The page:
Aside from being costly (both monitarily and time-wise), it wouldn’t be hard for someone to live their life like Gwyneth Paltrow. She outlines every aspect of her world through various content outlets, like her lifestyle website, GOOP, where you can purchase everything from branded, seasonal candles to expensive sex toys. You can visit her IRL GOOP pop-up stores and buy both of those items (and more!) in person. You can even read her books on topics ranging from cooking to clean beauty. GP is everywhere, which, in her case, has some pros and cons. She pushes a lot of boundaries, (Vagina steaming! $200 smoothies!) and as such, had gotten a fair of criticism over the years, but this lady refuses to quit.
I’ve always respected Gwyneth’s ‘stick to your guns’ mentality, and to that end, I think her and her team tend to be a little ahead of their time. Take Conscious Uncoupling, the “divorce-style” (? Still not 100% clear on the official terminology) Gwyneth and her husband opted for when they were ending their marriage. The backlash was B.A.N.A.N.A.S., to the point where I legitimately remember where I was and what I was doing when I heard the news: Punta Mita, on the beach, drinking a Cerveza fria (cold beer. Definitely not Gwyneth-approved). That was 2014, and now? Now the idea of conscious uncoupling is decidedly less crazy and far more mainstream than anyone ever thought it would be. According to GP, this is a phenomenon she calls ‘the arc,’ per her chat with ManRepeller.com. The arc starts when her team reports on a ‘cutting edge’ or ‘button-pushing’ topic, resulting in major pushback from the press and the general population, followed by a slow acceptance, and eventual adoption, by all the naysayers. This arc, she says, makes all the negativity worthwhile, because she’s thinking about the long-term greater good that these ideas can have, not her reputation. Respect!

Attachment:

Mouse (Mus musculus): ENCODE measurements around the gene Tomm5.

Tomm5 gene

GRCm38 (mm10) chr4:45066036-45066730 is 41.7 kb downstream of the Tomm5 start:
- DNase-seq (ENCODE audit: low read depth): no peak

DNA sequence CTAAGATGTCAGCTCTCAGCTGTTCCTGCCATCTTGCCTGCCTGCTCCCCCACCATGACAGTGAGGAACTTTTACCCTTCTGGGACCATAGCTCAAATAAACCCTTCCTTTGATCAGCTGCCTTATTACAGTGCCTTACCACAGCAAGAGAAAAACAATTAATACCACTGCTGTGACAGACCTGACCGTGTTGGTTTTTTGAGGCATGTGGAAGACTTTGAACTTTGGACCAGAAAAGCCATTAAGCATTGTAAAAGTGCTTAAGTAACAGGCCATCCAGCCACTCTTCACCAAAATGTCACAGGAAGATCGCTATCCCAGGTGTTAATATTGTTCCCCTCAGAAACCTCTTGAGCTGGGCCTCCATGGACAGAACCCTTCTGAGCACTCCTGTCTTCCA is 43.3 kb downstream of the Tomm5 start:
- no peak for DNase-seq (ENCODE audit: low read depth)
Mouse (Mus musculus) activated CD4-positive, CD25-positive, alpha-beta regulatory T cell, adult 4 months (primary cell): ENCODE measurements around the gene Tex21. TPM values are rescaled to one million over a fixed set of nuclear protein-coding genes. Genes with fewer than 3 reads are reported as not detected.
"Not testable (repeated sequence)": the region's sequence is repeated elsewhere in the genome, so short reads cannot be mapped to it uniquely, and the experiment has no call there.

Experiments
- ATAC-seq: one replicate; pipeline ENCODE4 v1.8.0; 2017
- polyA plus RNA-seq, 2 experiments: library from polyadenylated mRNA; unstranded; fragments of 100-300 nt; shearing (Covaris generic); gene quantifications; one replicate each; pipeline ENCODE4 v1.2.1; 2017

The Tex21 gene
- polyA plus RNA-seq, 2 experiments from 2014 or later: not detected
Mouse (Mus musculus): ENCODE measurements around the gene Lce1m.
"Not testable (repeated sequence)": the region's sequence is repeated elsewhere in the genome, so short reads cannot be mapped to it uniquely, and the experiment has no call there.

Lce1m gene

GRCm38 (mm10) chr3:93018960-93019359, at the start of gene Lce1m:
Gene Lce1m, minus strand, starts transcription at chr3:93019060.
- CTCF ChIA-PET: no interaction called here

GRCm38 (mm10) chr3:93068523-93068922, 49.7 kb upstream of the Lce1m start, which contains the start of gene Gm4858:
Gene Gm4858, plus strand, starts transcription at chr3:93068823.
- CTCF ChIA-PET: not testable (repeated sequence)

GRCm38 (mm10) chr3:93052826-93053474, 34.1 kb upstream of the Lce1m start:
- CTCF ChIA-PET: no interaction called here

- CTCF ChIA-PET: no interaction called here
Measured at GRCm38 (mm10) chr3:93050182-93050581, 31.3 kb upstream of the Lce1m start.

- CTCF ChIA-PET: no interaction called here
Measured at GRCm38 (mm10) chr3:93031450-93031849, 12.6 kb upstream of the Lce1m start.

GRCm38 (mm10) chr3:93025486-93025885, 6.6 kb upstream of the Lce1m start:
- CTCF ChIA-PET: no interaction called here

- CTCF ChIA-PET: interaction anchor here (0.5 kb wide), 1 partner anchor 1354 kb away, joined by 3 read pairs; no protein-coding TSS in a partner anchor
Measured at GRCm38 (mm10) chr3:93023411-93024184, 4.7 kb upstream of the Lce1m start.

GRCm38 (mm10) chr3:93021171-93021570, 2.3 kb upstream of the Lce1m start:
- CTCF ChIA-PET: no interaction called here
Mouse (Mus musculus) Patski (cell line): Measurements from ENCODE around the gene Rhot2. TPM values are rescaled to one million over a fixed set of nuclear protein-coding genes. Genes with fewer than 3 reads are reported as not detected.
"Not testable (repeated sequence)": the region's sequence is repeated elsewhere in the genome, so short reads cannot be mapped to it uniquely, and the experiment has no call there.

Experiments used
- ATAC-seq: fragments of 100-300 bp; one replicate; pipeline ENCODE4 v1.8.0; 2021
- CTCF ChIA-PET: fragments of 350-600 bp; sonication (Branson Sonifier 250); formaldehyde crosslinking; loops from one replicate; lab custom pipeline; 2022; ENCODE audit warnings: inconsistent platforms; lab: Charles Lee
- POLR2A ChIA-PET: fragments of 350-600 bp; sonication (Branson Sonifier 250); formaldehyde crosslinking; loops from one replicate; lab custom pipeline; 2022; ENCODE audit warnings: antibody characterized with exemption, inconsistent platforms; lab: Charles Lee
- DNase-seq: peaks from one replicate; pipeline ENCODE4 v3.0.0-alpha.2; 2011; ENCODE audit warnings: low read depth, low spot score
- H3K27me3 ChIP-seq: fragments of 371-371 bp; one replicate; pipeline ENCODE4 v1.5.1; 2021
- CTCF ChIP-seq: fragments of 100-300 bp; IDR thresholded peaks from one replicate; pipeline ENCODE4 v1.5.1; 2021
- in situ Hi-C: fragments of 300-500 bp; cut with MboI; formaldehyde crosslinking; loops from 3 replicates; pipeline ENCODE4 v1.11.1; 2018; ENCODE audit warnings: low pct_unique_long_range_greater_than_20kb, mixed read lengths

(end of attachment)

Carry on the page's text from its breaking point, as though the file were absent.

Gwyneth’s relationship with food is similarly controversial and very well-documented. Like most people, GP loves food, but also like most people, GP wants “clear eyes, glowing skin, and a fit body,” according to an excerpt from her cookbook, It’s All Good. For the last few years post-holiday season, the GOOP team has compiled annual Detoxes, the result of which are a handful of recipes that all exclude:
– Processed oils and butters
– Red meat
A lot of publications have done full reviews of this and past years’ Detoxes from start to finish, so I won’t do that here. Instead, I cherry picked my three favorite recipes from the 2017 edition- one easy, one medium, one hard- that are worth the effort it takes to make them. You probably still won’t look like Gwyneth after eating them, but that mindset feels decidedly un-Gwyneth, so I choose to just enjoy them regardless. Here, the only Detox recipes worth trying:
GP’s Warming Morning Latte
Before you ask, yes, you need all of the spices and powders she tells you to use in the recipe. You also should use sunflower butter, not almond butter, and coconut nectar, not coconut sugar. I’m not a coffee drinker, so I’m not sure if this could totally replace your morning cup, but it’s 100% kicked my usual matcha latte to the curb.
1 tablespoon almond butter or sunflower butter
2 teaspoons coconut sugar or coconut nectar
2 teaspoons coconut oil
½ teaspoon Sun Potion astragalus
½ teaspoon Sun Potion reishi
1 tablespoon Sun Potion tocos
⅛th teaspoon ground nutmeg
⅛th teaspoon ground cardamom
⅛th teaspoon ground cloves
⅛th teaspoon ground cinnamon
½ teaspoon ground turmeric
1 pinch sea salt
1 large pinch black pepper
1 cup boiling water
- Combine all ingredients in a powerful blender and blitz until smooth and frothy.
Turkey and Sweet Potato Chili